How rates moved last week

Insights on future interest rate directions and more

How rates moved last week


By Mina Martin

In the latest round of home loan rate adjustments, the Bank of Sydney increased several owner-occupier and investor variable rates, while multiple lenders adjusted fixed rates, Canstar reported.

According to Canstar, these changes reflect broader trends in the market and economic impacts from recent policy decisions.

Here’s a closer look at the latest movements in home loan rates and what they mean for borrowers.

Rate adjustments across lenders

The Bank of Sydney increased four owner-occupier and investor variable rates by an average of 0.08%. Additionally, three lenders increased 77 owner-occupier and investor fixed rates by an average of 0.20%, while Me Bank cut 10 fixed rates by an average of 0.07%.

See the summary of rate changes for the May 13 to 20 week.

To compare the latest changes to the previous week’s, click here.

Current rate overview

The average variable interest rate for owner-occupiers paying principal and interest is 6.88%, with the lowest variable rate for any LVR at 5.74%, offered by Regional Bank Australia.

There are 22 rates below 5.75% on Canstar's database, which has remained stable week on week. See table below for the lowest variable rates available in the market.

Commentary from Canstar

Josh Sale (pictured above), Canstar’s group manager of research, ratings, and product data, commented on the trend of rate adjustments.

“Much like last week, a number of providers have adjusted their fixed interest mortgage rates, with more increases than decreases,” Sale said. “Observing this trend over the coming weeks will provide insight into lenders’ expectations regarding future rate directions.”

Federal budget impact

Sale also discussed the federal budget's impact.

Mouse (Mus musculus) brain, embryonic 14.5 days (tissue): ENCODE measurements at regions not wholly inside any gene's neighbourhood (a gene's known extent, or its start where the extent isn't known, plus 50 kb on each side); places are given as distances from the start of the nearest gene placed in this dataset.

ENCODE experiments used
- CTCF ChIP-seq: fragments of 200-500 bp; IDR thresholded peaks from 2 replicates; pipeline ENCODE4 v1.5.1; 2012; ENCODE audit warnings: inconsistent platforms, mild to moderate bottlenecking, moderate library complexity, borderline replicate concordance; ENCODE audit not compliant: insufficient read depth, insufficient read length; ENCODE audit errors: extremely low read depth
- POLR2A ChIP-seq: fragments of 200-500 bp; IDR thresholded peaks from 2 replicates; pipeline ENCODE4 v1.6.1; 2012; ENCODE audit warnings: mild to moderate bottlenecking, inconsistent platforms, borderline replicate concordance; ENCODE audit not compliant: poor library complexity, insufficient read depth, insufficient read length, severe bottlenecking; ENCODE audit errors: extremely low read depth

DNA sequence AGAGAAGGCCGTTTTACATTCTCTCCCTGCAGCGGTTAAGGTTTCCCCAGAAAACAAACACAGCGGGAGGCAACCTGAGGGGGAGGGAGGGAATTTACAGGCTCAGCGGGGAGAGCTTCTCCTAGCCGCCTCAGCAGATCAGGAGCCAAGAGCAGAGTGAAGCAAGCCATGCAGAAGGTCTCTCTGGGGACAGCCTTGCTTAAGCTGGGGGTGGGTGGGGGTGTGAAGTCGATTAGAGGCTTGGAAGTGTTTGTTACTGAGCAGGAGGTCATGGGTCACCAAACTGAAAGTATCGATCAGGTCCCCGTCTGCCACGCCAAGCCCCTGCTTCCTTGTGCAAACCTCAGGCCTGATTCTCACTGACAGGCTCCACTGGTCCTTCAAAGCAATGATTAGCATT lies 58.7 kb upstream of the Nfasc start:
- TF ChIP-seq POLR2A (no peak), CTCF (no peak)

“The federal budget handed down last week offered some much-needed cost-of-living relief, the most notable being a $300 energy bill subsidy for every household,” he said.

“While this should provide immediate relief to power bills and potentially ease headline inflation in the short term, the medium-term effects, combined with the revised stage three tax cuts, could prove to be inflationary – only time will tell.”

Inflation and rate predictions

Regarding inflation and interest rates, Sale said, “Given the Reserve Bank's preference to consider inflation excluding volatile items, for example energy, it is unlikely that the budget's measures will contribute to lowering home loan interest rates in the short term.

This aligns with the federal government’s updated budget forecasts, which do not expect a decrease in the cash rate until mid-next year.

Support for financial hardship

Sale stressed the importance of support for those facing financial hardship.

“ASIC has just released a report emphasising the need for banks to enhance their support for Australians facing financial hardship,” he said. “If you are experiencing financial difficulties, your first step should be to approach your bank. It is crucial to ask for a detailed explanation of all available options.”

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